For Nestlé's Coffee-Mate Natural Bliss all-digital campaign that launches today, the brand's marketers wanted to do something with a little shock value. So they took over an Irving Farm Coffee Roasters store in New York on April 24 with baristas wearing essentially nothing but body paint.
"It was a one-day pop-up, and it was totally new for us," said Codie Richards, shopper marketing manager at Nestlé. "We know that consumers want something natural in their creamer. So what better way to talk about it and make some noise?"
The basement of the coffee shop was the production unit's mission control, as the Nestlé brand and its agency, 360i, huddled and watched the reactions of dozens of unwitting customers. They'd walk in only to realize that the handful of workers—models and actors putting on a performance, to be clear—behind the counter were not wearing clothes. Patrons were also surprised to find that coffee was free for the whole day.
Additionally, other performers sat "nude" (body paint as clothing remains a legal gray area, including in New York) among the customers in the café-style shop. From several hours of footage, Nestlé and 360i created a one-minute, 33-second video and a 30-second clip to be pushed on Facebook, YouTube and other digital channels, with paid ads starting in the next few weeks and running through September.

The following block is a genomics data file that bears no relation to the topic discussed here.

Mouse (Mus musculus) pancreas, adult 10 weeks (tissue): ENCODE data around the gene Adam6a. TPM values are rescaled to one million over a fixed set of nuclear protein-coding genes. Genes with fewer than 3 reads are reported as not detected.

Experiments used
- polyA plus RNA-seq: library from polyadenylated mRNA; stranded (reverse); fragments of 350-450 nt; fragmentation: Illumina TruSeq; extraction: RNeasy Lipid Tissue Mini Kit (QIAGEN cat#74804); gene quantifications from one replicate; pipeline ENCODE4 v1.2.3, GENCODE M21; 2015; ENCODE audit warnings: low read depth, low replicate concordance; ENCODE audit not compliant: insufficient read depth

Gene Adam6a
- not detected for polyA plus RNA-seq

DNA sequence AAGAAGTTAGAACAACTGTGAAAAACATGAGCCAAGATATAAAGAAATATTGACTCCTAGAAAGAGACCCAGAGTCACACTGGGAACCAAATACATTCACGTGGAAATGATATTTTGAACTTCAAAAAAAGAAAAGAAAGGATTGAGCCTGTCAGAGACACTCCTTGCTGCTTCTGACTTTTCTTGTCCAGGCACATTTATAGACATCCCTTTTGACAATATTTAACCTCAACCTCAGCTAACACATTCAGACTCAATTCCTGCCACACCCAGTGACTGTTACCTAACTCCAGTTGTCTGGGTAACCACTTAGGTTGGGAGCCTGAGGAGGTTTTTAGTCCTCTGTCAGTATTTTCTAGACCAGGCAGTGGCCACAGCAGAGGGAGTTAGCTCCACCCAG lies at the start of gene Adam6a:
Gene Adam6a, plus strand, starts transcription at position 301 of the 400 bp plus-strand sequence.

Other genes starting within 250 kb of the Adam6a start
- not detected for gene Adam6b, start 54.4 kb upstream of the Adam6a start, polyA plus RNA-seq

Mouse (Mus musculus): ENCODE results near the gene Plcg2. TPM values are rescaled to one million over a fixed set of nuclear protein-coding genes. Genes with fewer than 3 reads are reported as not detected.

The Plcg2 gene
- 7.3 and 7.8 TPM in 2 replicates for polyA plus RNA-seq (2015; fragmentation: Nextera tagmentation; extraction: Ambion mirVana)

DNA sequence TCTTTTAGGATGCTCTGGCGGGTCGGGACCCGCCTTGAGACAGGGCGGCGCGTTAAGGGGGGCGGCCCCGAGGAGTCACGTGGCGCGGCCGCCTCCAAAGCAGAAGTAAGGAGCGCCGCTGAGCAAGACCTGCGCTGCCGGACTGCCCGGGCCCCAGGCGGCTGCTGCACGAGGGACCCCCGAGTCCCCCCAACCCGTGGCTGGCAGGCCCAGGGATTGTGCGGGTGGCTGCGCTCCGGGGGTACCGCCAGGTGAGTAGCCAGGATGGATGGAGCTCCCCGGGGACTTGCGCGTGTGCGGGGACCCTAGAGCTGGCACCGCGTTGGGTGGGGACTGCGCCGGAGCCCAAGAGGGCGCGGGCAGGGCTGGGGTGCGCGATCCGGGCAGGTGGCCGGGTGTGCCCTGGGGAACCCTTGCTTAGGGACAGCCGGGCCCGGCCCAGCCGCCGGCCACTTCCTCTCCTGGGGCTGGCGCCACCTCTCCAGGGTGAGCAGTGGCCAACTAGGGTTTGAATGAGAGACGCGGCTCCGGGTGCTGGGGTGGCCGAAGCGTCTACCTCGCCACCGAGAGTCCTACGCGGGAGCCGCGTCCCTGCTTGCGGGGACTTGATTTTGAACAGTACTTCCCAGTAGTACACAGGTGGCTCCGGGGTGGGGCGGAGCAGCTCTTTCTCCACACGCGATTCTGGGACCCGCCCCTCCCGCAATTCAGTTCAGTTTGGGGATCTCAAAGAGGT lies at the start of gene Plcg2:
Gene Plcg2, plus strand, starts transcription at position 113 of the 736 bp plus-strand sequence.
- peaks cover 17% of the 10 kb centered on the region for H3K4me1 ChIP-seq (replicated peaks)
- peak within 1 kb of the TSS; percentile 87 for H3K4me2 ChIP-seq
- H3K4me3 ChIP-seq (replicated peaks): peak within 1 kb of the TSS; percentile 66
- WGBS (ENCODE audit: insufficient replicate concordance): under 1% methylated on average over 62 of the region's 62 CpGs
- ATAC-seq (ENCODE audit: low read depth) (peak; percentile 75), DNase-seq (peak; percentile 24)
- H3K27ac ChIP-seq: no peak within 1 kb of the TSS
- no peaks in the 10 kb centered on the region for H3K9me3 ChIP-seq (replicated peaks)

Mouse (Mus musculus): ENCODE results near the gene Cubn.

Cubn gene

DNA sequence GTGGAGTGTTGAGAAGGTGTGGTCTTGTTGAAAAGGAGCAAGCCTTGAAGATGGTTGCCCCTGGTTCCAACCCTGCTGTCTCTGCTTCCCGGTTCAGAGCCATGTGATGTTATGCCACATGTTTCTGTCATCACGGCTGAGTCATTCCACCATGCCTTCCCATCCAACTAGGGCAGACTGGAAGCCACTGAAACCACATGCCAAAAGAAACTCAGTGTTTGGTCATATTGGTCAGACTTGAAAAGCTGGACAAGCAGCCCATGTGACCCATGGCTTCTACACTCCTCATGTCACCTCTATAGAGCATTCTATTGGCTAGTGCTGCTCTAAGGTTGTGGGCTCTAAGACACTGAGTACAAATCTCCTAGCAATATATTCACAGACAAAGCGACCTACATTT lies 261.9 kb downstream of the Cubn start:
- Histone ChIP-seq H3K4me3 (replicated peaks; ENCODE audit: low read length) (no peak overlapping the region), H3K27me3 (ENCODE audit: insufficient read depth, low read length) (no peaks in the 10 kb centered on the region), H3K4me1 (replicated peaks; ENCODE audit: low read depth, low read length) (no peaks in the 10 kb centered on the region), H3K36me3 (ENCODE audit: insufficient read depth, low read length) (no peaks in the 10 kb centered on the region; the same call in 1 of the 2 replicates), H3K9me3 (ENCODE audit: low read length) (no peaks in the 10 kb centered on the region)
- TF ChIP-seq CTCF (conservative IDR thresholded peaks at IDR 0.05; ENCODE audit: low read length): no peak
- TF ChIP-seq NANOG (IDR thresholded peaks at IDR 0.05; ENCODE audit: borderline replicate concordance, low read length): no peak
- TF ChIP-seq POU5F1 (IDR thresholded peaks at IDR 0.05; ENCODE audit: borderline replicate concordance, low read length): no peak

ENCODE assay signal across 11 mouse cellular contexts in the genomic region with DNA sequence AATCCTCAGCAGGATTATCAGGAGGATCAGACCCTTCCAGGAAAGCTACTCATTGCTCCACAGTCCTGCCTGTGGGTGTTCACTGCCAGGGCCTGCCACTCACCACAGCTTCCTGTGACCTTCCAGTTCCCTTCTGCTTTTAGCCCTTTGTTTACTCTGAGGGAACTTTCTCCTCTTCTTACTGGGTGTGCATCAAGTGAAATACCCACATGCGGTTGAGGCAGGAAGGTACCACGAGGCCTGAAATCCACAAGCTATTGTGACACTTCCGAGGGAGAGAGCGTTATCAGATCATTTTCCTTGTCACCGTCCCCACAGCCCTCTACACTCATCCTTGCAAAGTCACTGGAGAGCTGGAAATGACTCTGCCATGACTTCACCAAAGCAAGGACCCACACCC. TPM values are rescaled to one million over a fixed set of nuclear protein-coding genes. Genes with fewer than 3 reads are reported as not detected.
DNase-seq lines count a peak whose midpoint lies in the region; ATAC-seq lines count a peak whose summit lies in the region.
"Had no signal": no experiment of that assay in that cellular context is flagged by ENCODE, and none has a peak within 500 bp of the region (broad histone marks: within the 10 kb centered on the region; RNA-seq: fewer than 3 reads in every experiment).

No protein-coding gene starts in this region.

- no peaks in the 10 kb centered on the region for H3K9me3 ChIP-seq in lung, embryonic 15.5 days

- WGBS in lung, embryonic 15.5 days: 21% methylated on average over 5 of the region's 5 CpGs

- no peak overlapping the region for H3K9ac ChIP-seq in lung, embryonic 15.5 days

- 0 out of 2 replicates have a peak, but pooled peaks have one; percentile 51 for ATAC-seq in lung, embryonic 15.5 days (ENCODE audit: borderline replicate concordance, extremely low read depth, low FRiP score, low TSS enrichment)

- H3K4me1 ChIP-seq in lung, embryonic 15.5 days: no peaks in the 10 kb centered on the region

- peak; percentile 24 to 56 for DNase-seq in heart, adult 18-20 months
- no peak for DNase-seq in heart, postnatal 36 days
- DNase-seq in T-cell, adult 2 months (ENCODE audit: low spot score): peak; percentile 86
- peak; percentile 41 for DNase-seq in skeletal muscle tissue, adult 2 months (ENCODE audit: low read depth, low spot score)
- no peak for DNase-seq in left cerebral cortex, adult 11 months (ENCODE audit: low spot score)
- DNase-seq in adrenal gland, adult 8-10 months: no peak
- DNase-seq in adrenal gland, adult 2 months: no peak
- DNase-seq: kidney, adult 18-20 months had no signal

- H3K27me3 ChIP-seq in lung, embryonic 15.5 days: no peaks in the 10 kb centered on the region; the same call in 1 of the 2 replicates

Using the hashtag #NaturalBlissCafé, the team hopes to turn heads on social media with an au naturel strategy that's slightly skewed toward millennial consumers.
"Nobody really sits around and thinks about coffee creamer," said Michael Nuzzo, group creative director at 360i. "But when they do, they kind of go, 'Hmmm.' It was fantastic how gung ho the [store] customers were about the product."
Pierre Lipton, chief creative officer at 360i, humorously observed that it was easy to distinguish the locals from the tourists coming into the java hangout, which is located in Manhattan's trendy Lower East Side neighborhood.
"The New Yorkers were more shocked that the coffee was free than by the naked people making it," he said. "They casually took in that the people were naked and then found out their drink was complimentary, and they were like, 'Really?'"
Meanwhile, it's not the first time body-painted individuals have been employed to promote a business. For instance, a restaurant in Lewisville, Texas, made waves in 2013 with the tactic.
Lastly, Nestlé began teasing the ad last night on YouTube. Check it out: